The question of a literary standard was first considered in the 1850s, when the Macedonian bourgeoisie, together with the Bulgarian bourgeoisie, came into conflict with the Constantinople Patriarchate over the use of Greek in churches and schools. This marked the commencement of the Macedonian revival, which was expressed in two directions: in the direction of an integration of all Slavs under Turkish domination and in the direction of a completely independent national development. Hence the question of the literary standard at the time was posed in two contexts: on the one hand, some took the standpoint that a common literary standard should be established for Bulgarians and Macedonians in such a way that it would equally include Bulgarian and Macedonian linguistic characteristics; on the other hand, there was the standpoint of those known as “Macedonists”, who pointed out that the Macedonians, as a separate people, should build their own separate literary standard. Both standpoints agreed in their opposition to the introduction of the Bulgarian literary standard into Macedonia.

This position gave rise to the movement supporting the publication of special textbooks for Macedonian schools, in which the language essentially continued the written Macedonian tradition to date. All this was an expression of the fact that among the Slavs in Turkey two national and cultural centres were established, as was borne out by subsequent historical developments. The unfavorable historical circumstances at the time did not provide opportunities for accomplishing more in the building of a Macedonian literary standard. A significant contribution to the analysis of this question was made somewhat later by Krste P. Misirkov’s book “On Macedonian Matters” (Sofia, 1903), which was a kind of synthesis of all previous attempts at establishing Macedonian literacy, and pointed to the possible subsequent directions in the national and cultural development of the Macedonian people, where Misirkov considers the establishment of a Macedonian literary standard a task of prime importance. He was the first to analyze the question of its popular base, stating that it should rely on central Macedonian speech-forms.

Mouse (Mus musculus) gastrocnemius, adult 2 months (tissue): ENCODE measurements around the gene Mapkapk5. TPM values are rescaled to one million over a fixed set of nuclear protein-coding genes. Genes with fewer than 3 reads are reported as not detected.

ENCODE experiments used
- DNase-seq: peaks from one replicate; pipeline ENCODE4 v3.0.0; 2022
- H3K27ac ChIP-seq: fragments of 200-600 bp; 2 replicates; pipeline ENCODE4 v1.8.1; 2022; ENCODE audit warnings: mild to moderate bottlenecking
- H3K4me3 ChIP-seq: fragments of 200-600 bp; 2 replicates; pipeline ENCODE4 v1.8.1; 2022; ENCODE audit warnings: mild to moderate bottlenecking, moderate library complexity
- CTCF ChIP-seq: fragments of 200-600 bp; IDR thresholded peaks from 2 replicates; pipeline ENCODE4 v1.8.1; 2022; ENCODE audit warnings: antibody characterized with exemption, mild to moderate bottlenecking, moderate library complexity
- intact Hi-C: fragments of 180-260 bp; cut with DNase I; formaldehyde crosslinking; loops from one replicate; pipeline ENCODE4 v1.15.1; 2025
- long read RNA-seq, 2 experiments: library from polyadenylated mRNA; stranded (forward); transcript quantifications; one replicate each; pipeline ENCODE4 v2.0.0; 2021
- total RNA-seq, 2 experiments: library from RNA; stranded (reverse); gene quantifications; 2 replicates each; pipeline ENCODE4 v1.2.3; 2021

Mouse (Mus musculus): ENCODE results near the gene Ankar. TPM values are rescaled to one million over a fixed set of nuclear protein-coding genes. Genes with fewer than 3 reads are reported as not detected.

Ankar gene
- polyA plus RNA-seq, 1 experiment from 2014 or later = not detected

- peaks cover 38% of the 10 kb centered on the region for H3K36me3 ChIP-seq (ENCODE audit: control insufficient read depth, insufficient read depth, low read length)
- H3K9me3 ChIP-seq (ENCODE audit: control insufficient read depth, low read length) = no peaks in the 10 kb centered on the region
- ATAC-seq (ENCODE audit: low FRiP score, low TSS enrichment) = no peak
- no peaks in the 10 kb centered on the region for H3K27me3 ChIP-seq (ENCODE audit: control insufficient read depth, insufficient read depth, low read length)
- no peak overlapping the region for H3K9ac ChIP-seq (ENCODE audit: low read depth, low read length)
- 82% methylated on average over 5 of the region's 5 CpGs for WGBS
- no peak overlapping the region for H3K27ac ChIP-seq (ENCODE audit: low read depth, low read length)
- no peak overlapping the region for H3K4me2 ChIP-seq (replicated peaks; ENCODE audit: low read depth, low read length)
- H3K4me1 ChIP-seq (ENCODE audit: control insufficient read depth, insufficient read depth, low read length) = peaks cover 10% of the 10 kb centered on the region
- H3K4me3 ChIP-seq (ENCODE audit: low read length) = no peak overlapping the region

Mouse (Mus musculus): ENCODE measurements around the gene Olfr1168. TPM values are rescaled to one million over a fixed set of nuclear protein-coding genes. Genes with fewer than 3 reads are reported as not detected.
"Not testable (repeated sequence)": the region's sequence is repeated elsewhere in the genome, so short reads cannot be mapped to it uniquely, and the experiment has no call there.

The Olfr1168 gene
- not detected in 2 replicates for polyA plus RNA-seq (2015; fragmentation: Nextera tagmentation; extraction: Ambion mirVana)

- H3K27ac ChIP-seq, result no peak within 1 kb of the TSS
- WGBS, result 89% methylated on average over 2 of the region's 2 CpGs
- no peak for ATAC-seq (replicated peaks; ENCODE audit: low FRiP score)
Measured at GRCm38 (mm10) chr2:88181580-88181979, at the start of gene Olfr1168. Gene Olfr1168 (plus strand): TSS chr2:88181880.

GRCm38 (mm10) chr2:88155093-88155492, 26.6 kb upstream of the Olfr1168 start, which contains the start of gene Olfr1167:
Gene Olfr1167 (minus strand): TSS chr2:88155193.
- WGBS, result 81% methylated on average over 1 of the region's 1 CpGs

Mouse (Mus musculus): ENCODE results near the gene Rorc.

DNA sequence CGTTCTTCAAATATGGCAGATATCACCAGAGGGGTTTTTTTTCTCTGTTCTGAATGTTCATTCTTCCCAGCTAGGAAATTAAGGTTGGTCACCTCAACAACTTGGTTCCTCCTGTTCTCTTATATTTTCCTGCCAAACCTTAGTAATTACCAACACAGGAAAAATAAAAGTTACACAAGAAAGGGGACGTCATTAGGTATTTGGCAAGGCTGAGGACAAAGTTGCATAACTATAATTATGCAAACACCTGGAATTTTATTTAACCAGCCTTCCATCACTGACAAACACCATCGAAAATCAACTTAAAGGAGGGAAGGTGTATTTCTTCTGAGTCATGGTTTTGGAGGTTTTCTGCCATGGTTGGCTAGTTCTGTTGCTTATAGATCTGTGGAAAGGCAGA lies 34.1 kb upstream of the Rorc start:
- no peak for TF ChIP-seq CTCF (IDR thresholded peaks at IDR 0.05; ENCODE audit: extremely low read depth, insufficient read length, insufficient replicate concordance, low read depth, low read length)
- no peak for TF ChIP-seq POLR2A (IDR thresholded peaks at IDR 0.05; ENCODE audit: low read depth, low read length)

What Misirkov formulated with regard to the building of the Macedonian literary standard approached its realization in the period following the First World War, in spite of the fact that after the Balkan Wars the Macedonian people was divided among the neighboring Balkan states. It was of crucial importance that the Macedonian people’s aspirations towards liberation were widely supported by the progressive movement. In the 1930s, literary activity in Macedonian gained new strength. This was a time of a closer association of Macedonian intellectuals on a common cultural platform, which greatly encouraged the development of supra-dialectal linguistic links. The process was hampered by the ban on the use of the Macedonian language in public life (in education, the press, etc.), but could not be halted. It gained momentum in the years of the Second World War with the activity of the national liberation movement.

During the war, a significant and extensive collection of written material in Macedonian was produced, and towards the end of the war regular brigade and other newspapers and journals were published (Ilindenski pat, Mlad borec, Nova Makedonija, etc.). Although this material was not linguistically standardized, it quite clearly reflected the desire to write in a common standard form based on central speech-forms. All this made possible a prompt solution to the question of the standard in the very first months following the liberation, when only a slight standardization of the literary language and its orthography had to be carried out on the basis which had already been established in its previous development. The Macedonian language was proclaimed the official language of the Republic of Macedonia during the war, at the First Session of the Antifascist Assembly of ‘the National Liberation of Macedonia, held on August 2, 1944, in the Monastery of St. Prohor of Pchinja. Its standardization was completed with the adoption of the alphabet (May 3, 1945) and the orthography (June 7, 1945) on the proposal of the Language and Orthography Commission. In the years of its free life which followed it swiftly grew into a fully-formed modern standard literary language.